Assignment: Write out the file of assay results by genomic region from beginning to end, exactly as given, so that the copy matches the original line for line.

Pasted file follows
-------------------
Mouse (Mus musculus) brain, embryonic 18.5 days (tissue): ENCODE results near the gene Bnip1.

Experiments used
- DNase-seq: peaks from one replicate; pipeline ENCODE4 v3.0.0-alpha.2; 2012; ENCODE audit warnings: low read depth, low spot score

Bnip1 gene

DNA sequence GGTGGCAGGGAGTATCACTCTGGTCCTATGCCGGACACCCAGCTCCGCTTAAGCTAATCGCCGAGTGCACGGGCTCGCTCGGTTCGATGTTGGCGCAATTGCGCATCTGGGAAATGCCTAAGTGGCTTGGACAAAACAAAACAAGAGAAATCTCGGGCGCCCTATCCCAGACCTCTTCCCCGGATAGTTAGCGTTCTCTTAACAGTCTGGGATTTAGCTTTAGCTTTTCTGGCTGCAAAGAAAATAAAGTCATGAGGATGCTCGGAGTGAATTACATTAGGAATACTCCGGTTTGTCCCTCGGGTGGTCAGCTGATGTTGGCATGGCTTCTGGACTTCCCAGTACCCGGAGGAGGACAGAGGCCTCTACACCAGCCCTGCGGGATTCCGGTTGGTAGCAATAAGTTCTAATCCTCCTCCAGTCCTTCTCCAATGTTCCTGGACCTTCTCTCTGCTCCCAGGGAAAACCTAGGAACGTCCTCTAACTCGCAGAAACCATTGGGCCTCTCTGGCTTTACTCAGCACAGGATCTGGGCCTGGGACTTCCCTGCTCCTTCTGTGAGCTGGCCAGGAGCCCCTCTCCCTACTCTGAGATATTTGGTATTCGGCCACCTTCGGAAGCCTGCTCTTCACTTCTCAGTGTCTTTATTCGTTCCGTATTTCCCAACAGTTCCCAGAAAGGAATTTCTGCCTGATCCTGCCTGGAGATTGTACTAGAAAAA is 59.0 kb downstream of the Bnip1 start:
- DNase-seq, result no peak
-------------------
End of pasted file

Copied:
Mouse (Mus musculus) brain, embryonic 18.5 days (tissue): ENCODE results near the gene Bnip1.

Experiments used
- DNase-seq: peaks from one replicate; pipeline ENCODE4 v3.0.0-alpha.2; 2012; ENCODE audit warnings: low read depth, low spot score

Bnip1 gene

DNA sequence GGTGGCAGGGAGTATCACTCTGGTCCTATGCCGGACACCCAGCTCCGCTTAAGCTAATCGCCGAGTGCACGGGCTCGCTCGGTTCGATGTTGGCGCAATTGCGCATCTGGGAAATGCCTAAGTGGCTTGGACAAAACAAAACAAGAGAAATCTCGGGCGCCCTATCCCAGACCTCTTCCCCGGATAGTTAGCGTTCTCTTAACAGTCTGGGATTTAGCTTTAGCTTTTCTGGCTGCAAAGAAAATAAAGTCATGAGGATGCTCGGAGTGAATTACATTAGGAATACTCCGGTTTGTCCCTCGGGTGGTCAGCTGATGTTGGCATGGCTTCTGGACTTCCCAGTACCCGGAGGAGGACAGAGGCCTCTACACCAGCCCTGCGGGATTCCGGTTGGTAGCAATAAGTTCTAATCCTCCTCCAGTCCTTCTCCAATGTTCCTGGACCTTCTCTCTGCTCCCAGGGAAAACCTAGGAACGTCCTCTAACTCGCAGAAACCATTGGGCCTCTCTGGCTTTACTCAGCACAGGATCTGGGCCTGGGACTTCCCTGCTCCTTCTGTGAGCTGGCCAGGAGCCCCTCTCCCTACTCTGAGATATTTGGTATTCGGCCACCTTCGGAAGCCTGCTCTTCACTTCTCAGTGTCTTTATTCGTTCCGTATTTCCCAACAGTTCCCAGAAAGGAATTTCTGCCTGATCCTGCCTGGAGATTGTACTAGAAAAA is 59.0 kb downstream of the Bnip1 start:
- DNase-seq, result no peak